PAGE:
Leslie leaves her job after 18 years for another that pays about the same amount of money. Raymond leaves his new job of six months for another job that pays 50 cents an hour more with a longer commute. Sarah is looking for a job in another field. She is tired of the negativity at her current firm. What do these three have in common? They all did not feel appreciated at work.
A lack of awareness is common when it comes to the perceptions of your followers. Do they see you as a leader? This insightful question determines your location on the scale between manager and leader. You can be the boss and not have followers. In other words, people can do what you expect and still not consider you as their leader. Having worked with thousands of supervisors, managers, and executives for over two decades, I have seen one thing move the needle the most when becoming the leader among followers. This one thing seems to be consistent yet elusive to many on the journey toward the leader.
At what point does it make sense to fire your entire leadership team and start over? I know this sounds harder than woodpecker lips, but stay with me for a moment. Can a team become so toxic that it is beyond repair? When should a business owner or CEO take such drastic action? Is there value in starting over with an organization?
The inherent problem with professional sales is the knowledge gap. Years ago, I heard someone say expertise requires the accumulation of 50,000 units of knowledge. The problem occurs when people reach 10,000 units of knowledge and believe they know the subject at a high level while being utterly unaware of the remaining 40,000 units of knowledge.
We have all hired that person that looked good on paper and interviewed well but did not turn out as expected. How do we undo this mistake? You went to the board and made the pitch, but alas, they do not perform. Or worse, they have changed into someone that is no longer the person you hired. What now?
Any seasoned leader can attest to times they thought about giving up. Giving up may seem like the best approach, but it is often the moment just before the breakthrough. You are tired of the emotional void of having your passion for change go unnoticed or, worse, unappreciated. You want to quit being a leader and go back to the comfort of the past. You are exhausted.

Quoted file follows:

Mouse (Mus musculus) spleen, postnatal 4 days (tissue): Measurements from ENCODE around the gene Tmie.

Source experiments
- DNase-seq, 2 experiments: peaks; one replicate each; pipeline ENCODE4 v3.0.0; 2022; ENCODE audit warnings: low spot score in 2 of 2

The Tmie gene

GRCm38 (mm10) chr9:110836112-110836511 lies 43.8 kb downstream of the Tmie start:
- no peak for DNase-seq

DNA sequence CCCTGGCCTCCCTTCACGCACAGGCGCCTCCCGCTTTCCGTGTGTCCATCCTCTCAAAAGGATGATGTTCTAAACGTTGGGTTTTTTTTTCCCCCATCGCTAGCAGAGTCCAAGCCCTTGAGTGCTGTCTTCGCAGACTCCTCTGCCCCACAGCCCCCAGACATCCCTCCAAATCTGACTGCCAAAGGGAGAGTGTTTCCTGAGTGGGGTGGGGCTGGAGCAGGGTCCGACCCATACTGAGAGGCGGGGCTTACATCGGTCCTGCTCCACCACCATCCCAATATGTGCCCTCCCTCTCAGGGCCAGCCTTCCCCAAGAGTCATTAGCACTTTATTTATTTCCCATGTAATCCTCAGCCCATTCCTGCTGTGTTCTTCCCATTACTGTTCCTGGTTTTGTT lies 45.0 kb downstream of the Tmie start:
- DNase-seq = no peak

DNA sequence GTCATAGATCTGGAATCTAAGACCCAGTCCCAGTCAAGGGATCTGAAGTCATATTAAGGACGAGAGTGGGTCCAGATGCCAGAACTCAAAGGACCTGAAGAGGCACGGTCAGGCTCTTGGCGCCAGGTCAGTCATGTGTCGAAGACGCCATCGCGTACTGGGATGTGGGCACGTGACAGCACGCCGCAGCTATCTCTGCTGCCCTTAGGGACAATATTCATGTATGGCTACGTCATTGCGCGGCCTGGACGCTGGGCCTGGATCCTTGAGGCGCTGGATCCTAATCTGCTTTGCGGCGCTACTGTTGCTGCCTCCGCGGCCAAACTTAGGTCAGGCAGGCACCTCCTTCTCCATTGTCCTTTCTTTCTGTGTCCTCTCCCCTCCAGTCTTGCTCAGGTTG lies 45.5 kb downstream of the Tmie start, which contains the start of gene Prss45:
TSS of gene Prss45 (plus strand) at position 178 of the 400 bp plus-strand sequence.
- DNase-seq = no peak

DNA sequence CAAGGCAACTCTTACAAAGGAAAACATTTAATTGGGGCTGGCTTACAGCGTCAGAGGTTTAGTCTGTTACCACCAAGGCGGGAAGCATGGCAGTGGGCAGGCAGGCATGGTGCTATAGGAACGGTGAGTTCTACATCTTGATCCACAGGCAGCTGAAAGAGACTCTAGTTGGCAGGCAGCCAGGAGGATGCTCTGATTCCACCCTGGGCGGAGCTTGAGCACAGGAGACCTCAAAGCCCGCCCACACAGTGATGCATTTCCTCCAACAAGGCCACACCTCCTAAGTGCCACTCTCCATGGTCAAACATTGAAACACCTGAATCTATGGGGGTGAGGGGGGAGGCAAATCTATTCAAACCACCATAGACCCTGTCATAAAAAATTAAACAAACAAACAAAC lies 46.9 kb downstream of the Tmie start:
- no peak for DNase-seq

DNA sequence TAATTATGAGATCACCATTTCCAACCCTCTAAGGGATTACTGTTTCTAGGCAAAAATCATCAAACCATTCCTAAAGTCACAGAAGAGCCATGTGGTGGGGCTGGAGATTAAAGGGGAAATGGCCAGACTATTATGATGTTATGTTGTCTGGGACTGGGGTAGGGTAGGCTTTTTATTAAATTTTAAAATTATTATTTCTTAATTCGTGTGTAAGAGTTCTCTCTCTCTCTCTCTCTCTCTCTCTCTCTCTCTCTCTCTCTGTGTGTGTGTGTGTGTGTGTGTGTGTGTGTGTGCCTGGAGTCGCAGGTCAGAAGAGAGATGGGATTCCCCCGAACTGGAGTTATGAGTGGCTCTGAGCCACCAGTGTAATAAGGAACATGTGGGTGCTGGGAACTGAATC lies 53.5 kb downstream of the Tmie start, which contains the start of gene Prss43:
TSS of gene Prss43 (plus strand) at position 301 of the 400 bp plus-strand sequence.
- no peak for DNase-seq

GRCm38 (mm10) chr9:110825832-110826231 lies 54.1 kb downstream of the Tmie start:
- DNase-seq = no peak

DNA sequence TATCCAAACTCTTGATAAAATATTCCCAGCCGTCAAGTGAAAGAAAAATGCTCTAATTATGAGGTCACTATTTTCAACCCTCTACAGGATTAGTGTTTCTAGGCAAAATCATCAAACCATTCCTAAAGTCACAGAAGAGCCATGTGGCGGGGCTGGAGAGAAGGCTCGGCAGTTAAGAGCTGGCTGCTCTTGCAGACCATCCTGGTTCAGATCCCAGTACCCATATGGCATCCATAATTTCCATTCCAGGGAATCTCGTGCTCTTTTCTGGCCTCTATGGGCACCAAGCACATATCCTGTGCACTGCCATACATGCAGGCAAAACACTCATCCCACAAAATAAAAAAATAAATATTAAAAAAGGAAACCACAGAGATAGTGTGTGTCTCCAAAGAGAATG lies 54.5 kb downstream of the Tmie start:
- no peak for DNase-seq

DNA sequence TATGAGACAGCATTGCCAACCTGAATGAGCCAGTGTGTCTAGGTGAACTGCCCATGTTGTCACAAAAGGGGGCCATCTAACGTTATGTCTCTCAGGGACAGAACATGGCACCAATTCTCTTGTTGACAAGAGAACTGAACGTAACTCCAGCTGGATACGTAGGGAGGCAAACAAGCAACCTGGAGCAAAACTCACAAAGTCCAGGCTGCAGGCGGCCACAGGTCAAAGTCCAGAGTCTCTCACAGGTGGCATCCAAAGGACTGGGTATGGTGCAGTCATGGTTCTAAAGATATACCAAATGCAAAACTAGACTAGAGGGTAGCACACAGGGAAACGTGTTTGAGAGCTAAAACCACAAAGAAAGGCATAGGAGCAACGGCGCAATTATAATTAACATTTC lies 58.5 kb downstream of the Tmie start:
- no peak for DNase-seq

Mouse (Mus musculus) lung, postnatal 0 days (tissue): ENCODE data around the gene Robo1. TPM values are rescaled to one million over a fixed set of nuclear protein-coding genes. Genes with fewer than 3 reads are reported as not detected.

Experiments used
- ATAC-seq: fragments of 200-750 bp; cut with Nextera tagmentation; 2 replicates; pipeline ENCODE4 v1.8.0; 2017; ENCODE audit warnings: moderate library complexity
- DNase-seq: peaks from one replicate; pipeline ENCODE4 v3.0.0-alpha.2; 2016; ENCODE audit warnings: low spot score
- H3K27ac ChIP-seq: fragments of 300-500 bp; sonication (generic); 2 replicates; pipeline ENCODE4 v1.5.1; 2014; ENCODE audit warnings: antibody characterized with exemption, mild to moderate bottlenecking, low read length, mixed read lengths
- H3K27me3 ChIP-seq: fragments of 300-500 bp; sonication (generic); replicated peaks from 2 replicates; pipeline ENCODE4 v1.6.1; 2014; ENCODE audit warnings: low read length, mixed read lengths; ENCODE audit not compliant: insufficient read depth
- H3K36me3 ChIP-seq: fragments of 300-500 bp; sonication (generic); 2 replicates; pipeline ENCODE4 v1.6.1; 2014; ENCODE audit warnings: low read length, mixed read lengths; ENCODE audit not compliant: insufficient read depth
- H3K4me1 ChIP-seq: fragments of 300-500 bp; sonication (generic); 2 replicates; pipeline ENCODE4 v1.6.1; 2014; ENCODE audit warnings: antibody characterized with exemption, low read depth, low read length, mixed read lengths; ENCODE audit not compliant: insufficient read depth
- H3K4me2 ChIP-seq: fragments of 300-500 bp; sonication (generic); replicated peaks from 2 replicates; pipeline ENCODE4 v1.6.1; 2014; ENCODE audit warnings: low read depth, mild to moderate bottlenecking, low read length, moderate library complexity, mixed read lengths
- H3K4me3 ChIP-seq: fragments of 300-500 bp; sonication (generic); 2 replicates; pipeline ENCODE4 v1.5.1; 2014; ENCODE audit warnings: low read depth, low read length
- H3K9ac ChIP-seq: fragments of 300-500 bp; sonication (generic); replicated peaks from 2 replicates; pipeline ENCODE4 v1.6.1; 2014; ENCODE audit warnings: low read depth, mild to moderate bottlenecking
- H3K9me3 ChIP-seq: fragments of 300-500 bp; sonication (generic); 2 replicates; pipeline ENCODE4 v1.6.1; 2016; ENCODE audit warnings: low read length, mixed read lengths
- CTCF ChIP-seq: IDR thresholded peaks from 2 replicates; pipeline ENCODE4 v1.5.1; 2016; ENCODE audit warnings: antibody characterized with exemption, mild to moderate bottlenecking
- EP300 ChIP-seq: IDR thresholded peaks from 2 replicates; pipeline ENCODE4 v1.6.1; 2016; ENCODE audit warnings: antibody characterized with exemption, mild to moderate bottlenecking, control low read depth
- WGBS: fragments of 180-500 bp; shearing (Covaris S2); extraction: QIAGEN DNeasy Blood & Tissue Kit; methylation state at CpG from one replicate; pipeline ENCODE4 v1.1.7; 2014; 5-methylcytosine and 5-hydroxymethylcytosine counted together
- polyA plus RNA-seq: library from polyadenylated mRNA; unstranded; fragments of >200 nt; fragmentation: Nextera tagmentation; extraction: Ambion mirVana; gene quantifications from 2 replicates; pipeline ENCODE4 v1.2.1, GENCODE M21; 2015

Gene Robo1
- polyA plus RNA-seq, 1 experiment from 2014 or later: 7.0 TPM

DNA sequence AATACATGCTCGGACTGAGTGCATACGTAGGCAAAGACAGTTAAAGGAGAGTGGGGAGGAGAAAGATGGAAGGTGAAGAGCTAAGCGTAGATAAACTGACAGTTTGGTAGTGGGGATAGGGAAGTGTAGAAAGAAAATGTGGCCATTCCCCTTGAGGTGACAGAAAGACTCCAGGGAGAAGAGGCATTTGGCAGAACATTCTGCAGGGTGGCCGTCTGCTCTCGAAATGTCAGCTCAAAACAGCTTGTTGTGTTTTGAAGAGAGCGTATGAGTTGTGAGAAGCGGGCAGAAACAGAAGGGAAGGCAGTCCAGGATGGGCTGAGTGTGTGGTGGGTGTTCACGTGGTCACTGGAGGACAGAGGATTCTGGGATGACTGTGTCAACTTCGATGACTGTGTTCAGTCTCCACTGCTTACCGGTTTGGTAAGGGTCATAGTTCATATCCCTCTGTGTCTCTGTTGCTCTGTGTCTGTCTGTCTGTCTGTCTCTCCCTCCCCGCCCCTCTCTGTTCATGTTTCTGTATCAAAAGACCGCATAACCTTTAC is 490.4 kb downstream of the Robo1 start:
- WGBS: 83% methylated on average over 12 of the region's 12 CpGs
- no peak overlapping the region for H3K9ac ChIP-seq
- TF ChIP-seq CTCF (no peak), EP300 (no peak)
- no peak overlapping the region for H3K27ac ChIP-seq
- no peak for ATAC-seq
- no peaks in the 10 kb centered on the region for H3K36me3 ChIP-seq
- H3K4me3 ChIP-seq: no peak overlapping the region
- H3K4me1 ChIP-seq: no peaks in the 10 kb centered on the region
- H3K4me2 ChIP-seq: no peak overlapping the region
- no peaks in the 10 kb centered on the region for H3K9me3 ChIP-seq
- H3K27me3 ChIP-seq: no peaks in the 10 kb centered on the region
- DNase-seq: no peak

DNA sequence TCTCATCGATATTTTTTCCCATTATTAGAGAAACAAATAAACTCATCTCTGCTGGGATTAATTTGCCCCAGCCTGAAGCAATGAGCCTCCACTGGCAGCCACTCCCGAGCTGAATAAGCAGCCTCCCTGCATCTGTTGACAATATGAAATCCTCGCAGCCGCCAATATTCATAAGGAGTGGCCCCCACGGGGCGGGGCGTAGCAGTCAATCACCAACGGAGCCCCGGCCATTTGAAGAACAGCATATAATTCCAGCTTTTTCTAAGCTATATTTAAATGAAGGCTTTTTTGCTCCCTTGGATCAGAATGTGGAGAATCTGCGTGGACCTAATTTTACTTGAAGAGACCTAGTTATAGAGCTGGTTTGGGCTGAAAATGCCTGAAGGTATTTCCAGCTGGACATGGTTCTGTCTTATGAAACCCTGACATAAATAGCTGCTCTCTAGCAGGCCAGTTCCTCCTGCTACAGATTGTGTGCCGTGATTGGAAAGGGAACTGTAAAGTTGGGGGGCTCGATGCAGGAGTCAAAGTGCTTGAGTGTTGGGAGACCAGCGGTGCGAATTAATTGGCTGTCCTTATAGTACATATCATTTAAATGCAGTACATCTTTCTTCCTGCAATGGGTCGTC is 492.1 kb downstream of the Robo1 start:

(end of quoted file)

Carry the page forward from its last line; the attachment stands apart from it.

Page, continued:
That phrase and its evil siblings, ‘that’s not how we do it here’ and ‘if it ain’t broke, don’t fix it’ are, potentially, the seven most dangerous words you’ll ever hear or say in any organization when uttered in response to a suggestion for change.
I am confused about your frequent complaints regarding the availability of talented people for your organization. You complain that good workers are difficult to find. Help me to understand your position and perspective because I cannot understand your logic. Currently, certain people on your team do not perform, do not show up, and do not appreciate the job they get asked to complete. Yet, you cannot seem to find the desire or ability to remove them from your team. What gives?
Something is just off about her. You cannot put your finger on it, but you suspect she is different. She takes longer to get things done when she does not get her way. She makes things more complicated than necessary and avoids difficult conversations. It is subtle but noticeable. On the surface, she seems confident, yet you detect an underlying fragility.
Your inner critic is that voice inside your head. You are not good enough, smart enough, or thin enough. In some cases, it makes you think you are an imposter when you are successful. You feed the critic by allowing it to fester in your mind. The secret is to get these thoughts into your consciousness and be aware of what you are telling yourself. It is crucial to get this thinking into the light by exploring your darkest ideas about yourself.
Are you being told something is your fault? Do you feel blamed or shamed for current or past circumstances? Your instinct is likely to make excuses or justify outcomes. Blaming anything, including a bad economy or bad employees, is a dangerous place for aspiring leaders. It is a trap. Instead of taking the bait, tell those blaming you, “that is the point.” Embrace everything is your fault. You own it all!
Many mid-tier sales reps believe they know how to sell. Through will and determination, they get the job done. When the market is in decline, these reps fail. When the market is growing, they sell enough to get by. Here is the problem. The representative does not know what she does not know about sales. Her boss does not know any more than the sales representative when it comes to high-level skills required to master the sales profession. Unless the boss was a high-performing sales professional herself, she does not know what the sales team needs to know and do to be successful.